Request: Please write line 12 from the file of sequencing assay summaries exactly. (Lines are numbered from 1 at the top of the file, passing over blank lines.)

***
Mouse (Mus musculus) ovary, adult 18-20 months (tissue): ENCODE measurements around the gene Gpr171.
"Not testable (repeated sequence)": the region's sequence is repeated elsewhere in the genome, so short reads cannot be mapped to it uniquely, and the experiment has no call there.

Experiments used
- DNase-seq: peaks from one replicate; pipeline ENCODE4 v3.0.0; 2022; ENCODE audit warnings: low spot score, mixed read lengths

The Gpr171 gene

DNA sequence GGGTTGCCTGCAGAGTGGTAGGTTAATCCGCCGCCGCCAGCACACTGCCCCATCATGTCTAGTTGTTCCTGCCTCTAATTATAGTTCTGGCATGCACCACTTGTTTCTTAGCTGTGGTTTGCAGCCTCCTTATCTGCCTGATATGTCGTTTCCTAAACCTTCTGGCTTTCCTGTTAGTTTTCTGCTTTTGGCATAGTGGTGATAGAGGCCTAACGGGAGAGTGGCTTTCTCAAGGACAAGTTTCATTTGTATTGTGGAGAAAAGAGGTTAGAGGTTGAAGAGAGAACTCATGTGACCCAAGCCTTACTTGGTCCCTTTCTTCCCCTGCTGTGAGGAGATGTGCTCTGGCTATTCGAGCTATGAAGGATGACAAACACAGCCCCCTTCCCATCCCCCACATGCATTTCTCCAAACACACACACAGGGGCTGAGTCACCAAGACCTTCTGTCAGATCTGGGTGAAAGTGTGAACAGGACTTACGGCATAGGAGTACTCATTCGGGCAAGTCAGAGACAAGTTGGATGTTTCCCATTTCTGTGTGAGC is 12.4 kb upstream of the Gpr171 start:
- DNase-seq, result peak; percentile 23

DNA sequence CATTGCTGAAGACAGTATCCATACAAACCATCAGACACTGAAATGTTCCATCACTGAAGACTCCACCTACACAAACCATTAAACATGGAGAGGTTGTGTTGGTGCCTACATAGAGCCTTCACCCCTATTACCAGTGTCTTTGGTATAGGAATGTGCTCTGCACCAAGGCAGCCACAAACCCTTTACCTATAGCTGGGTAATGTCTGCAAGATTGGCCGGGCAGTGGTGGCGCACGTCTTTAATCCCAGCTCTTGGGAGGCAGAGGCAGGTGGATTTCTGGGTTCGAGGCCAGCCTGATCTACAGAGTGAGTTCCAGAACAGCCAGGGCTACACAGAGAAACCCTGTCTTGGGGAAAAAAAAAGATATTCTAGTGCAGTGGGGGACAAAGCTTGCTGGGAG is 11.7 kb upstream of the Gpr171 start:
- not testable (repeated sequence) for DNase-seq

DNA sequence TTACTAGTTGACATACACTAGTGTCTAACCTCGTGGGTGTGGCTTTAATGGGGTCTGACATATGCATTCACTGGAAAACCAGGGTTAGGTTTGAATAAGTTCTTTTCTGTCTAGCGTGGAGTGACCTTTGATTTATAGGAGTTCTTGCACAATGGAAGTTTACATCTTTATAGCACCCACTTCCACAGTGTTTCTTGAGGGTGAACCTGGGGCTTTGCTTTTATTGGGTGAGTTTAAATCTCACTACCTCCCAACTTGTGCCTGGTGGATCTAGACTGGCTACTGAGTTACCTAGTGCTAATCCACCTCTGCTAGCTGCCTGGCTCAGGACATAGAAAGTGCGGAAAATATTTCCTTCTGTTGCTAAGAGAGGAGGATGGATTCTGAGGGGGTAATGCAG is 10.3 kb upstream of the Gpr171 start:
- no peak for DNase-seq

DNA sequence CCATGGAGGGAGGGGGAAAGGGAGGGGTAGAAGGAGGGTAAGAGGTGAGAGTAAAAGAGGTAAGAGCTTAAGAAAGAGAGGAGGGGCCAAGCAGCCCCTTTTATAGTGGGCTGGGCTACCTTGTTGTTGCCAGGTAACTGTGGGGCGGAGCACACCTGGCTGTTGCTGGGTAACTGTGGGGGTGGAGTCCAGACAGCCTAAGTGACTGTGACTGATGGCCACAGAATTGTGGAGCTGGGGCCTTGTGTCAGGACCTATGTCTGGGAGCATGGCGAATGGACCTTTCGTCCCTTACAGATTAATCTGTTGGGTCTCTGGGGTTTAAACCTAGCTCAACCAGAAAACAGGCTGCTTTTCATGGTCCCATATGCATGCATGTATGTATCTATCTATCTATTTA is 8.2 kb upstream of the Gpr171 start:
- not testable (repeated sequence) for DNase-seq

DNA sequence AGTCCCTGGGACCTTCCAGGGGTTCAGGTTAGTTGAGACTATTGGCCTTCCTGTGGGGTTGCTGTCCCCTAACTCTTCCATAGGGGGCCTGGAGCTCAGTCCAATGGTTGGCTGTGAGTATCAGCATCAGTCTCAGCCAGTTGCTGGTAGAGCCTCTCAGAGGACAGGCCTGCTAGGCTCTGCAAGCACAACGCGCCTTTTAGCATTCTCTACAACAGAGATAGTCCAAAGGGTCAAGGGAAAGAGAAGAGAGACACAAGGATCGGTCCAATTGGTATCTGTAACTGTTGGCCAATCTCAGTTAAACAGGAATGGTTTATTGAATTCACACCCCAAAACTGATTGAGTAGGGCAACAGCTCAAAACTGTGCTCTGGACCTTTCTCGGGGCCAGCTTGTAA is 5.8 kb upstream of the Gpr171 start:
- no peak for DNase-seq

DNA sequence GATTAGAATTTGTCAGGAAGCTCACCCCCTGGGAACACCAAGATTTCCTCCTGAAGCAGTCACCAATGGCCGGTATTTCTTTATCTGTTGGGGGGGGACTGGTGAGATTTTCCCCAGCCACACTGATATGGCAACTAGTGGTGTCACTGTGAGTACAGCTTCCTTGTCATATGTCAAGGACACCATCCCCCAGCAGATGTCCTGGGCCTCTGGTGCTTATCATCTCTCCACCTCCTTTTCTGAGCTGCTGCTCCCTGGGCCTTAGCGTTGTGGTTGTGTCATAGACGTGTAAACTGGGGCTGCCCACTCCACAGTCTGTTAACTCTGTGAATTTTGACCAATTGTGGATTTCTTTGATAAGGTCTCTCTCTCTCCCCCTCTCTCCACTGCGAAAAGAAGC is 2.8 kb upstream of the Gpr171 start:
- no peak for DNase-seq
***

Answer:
DNA sequence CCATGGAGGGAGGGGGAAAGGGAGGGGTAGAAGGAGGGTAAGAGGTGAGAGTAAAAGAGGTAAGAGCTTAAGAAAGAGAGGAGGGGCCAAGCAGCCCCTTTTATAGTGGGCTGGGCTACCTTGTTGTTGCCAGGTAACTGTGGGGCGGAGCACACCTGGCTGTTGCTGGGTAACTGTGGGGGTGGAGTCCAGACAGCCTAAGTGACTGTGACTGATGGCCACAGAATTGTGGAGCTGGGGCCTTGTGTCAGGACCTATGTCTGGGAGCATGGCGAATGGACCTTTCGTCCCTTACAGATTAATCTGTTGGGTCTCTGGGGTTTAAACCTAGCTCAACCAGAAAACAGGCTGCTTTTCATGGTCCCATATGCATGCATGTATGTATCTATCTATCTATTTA is 8.2 kb upstream of the Gpr171 start: